Manna is also connected to our thoughts. If our hearts are thankful, it was good. If it isn’t thankful, it tastes like “nothing” and we complain. Here is the lesson: Don’t go through life saying “what is it?” On the contrary, we need to challenge life with “is it what?” What we put into it is what we get out of it. We can approach life tasting and seeing the bread of life (Torah), or we can taste and see nothing, and complain.
These verses, especially verses 22-23, are used by some to say that cooking was not allowed on the Sabbath. The Hebrew word for Sabbath is “Shabbat” meaning “to cease.” We are to cease working at our occupation or gainful employment on certain days. There is nothing in the Scriptures that says we cannot cook on any Sabbath. There are no clear restrictions about it.
If we cook, and our job is cooking, then we shouldn’t cook. What we are “ceasing” is gainful employment because in the “spiritual” our “rest” has nothing to do with “works” to “gain” salvation. Cooking our own food is not an occupation through which we earn money. Now, what about Exo 16.23? The NASB says, “Then he (Moses) said to them, ‘This is what the Lord meant (to say). Tomorrow is a Sabbath observance, a holy Sabbath to the Lord. Bake and boil what you will boil, and all that is left over (to cook on the Sabbath) put aside to be kept till morning (of the Sabbath, it isn’t going to spoil like it does on the other days-Exo 16.20).'” Notice that it doesn’t say bake all of it so you don’t have to bake or boil it on the Sabbath. It is bake what you want, and what is left (what isn’t cooked) will keep for the Sabbath day. They were being allowed to keep extra, whereas on other days of the week they were not allowed to keep extra (16.19) because it would spoil.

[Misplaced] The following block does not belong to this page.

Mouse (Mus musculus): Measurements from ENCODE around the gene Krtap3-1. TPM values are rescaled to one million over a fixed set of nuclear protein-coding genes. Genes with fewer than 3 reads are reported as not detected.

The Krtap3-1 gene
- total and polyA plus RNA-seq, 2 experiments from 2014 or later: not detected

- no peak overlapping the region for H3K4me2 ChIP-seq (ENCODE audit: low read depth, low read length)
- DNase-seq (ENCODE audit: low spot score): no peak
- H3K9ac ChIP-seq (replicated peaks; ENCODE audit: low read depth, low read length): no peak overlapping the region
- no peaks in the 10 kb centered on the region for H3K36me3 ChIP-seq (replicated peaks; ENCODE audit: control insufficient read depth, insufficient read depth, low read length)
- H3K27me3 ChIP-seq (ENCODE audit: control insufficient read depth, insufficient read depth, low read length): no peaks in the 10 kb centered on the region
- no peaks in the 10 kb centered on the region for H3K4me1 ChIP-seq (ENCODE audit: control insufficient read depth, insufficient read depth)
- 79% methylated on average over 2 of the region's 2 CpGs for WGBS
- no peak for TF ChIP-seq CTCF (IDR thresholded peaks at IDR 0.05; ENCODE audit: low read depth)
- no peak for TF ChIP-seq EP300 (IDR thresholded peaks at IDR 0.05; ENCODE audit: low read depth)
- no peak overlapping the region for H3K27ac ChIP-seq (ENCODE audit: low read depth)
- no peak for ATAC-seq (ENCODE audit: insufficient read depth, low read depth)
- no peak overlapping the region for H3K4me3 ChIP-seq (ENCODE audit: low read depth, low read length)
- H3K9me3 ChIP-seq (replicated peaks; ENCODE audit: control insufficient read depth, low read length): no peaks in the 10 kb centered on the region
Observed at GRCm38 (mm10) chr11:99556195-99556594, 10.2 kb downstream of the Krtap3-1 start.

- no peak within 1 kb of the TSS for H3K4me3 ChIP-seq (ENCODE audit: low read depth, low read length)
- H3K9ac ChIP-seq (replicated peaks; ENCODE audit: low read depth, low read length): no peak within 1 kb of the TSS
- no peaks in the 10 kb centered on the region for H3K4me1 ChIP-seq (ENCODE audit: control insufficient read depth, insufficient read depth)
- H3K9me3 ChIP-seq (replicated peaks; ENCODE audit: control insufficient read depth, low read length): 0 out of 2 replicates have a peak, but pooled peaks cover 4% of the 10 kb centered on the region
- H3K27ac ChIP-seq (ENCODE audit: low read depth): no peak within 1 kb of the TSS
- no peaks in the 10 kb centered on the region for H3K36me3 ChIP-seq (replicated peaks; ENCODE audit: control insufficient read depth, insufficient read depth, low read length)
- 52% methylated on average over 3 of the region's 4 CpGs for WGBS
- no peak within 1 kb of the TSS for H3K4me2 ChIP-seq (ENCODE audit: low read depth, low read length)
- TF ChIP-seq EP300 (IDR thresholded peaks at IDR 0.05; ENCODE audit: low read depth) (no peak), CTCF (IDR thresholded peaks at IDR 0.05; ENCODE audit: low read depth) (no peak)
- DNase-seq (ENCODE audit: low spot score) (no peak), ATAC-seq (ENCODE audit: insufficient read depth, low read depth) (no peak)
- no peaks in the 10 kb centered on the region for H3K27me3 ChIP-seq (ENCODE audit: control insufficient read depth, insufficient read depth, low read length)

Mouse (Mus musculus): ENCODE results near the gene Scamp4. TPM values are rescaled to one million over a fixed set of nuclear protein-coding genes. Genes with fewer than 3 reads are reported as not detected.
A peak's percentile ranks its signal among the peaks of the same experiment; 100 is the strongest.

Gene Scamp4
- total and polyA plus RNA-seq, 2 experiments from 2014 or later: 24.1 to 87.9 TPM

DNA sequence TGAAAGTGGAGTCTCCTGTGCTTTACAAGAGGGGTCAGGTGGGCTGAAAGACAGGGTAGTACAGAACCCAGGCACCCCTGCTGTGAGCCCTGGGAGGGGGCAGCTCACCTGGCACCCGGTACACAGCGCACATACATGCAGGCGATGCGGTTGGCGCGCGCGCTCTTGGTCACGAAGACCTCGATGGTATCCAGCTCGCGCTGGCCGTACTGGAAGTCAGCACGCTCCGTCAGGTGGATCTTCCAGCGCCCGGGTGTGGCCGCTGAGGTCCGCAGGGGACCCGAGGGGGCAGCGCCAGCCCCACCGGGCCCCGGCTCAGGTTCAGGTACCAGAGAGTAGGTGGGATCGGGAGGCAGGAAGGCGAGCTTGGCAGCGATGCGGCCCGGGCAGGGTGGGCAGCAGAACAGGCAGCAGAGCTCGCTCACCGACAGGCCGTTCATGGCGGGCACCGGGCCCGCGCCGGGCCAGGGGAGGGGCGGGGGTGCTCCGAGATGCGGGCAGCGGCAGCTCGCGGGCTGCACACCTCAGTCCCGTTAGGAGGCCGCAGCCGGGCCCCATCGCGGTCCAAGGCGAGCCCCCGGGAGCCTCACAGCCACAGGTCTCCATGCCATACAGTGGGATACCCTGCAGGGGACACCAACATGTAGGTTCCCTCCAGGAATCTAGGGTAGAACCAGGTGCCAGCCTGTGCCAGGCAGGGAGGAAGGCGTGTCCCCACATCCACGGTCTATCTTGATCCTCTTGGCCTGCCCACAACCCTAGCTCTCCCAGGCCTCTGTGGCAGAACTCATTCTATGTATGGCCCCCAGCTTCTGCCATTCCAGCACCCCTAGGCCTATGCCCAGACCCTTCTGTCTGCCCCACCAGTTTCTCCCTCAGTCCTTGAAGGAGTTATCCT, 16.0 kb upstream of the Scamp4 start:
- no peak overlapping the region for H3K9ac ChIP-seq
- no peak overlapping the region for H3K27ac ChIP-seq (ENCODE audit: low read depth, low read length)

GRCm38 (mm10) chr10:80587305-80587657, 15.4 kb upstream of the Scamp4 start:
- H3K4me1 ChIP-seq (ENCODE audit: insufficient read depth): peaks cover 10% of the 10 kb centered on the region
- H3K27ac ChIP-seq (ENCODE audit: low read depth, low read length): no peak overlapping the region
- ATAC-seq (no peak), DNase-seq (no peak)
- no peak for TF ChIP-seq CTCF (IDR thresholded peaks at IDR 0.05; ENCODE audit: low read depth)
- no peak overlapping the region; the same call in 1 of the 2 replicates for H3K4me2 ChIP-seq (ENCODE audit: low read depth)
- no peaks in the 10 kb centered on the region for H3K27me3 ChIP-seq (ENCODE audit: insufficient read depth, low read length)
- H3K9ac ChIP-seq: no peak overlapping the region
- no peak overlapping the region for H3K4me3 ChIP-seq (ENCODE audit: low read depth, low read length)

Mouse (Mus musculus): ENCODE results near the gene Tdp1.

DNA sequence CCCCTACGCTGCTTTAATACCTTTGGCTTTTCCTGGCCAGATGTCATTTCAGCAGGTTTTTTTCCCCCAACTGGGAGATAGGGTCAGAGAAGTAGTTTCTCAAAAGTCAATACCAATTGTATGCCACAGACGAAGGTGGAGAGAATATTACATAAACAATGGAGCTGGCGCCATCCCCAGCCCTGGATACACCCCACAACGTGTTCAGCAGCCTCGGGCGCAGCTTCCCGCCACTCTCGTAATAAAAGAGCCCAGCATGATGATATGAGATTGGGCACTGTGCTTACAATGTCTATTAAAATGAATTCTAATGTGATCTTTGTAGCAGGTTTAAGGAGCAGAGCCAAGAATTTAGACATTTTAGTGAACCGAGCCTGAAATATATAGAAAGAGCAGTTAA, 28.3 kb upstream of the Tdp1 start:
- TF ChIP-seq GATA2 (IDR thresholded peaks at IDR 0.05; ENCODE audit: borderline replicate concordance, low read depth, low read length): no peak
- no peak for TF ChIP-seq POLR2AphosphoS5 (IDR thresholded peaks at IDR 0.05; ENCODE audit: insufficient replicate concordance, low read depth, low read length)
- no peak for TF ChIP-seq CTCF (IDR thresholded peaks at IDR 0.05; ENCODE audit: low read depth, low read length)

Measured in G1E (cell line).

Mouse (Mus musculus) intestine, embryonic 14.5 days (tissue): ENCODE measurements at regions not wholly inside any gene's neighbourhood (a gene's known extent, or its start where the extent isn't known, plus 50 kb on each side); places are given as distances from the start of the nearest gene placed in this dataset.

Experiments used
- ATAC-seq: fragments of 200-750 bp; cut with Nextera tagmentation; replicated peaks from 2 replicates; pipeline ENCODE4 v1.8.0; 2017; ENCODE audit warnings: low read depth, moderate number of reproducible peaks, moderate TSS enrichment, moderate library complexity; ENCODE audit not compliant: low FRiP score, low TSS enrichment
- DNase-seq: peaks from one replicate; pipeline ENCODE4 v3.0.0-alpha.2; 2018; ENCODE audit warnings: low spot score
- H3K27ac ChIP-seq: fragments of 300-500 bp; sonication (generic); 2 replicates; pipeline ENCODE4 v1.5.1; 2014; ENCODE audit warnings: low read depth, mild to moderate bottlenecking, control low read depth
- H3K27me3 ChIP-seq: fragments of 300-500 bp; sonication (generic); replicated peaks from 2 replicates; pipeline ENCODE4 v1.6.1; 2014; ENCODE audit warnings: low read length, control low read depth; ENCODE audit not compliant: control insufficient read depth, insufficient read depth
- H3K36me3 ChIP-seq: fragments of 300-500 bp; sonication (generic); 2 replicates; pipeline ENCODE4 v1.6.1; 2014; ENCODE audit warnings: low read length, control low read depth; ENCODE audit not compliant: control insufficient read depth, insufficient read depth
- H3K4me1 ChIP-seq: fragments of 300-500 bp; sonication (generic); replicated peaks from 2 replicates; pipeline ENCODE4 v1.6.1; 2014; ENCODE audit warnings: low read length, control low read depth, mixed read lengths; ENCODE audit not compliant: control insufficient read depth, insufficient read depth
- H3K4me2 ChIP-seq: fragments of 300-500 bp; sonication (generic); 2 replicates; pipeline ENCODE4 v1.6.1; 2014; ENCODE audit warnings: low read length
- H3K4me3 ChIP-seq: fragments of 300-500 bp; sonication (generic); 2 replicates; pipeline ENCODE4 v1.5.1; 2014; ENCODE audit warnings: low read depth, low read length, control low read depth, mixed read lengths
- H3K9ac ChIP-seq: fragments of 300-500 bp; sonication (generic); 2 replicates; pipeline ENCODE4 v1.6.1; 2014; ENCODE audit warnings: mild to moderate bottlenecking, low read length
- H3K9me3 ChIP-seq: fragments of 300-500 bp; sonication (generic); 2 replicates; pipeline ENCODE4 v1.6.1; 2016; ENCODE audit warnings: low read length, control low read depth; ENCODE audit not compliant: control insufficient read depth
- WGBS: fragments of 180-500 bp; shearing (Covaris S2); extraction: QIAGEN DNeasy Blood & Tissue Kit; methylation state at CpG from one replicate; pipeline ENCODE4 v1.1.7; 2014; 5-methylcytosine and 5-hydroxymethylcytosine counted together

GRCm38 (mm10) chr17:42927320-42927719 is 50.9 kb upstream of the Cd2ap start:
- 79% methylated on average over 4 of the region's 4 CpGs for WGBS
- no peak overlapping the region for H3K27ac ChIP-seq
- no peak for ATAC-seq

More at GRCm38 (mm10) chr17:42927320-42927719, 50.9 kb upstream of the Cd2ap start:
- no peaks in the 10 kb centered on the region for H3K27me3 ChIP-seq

So, in other words, they were not to gather it on the Sabbath, but will get twice as much on the sixth day. This is like today. Get enough by Friday so that it is not necessary to buy food on Saturday. It n ever says that we can’t cook on the Sabbath.
Exo 12.16 confirms this where it says, “And on the first day there shall be a holy assembly, and another holy assembly on the seventh day; no work at all shall be done on them except what must be eaten by every person, that alone may be prepared by you.” This verse seems to be confirming that nobody goes to work on a high holy day (Shabbaton), but you can cook what needs to be prepared. This view may anger some, but truth is truth. We don’t believe that the Torah is burdensome and we need to evaluate any verse related to this. We are not to “add to or detract from” the Torah (Deut 4.2). Many people have added to the Torah, but few take away. what is usually added is almost always restrictions, not positive things to do. What happens is the “body of law” which is almost always “oral” becomes larger that what God said in the first place.
We will pick up Exo 17.1-7 in Part 75.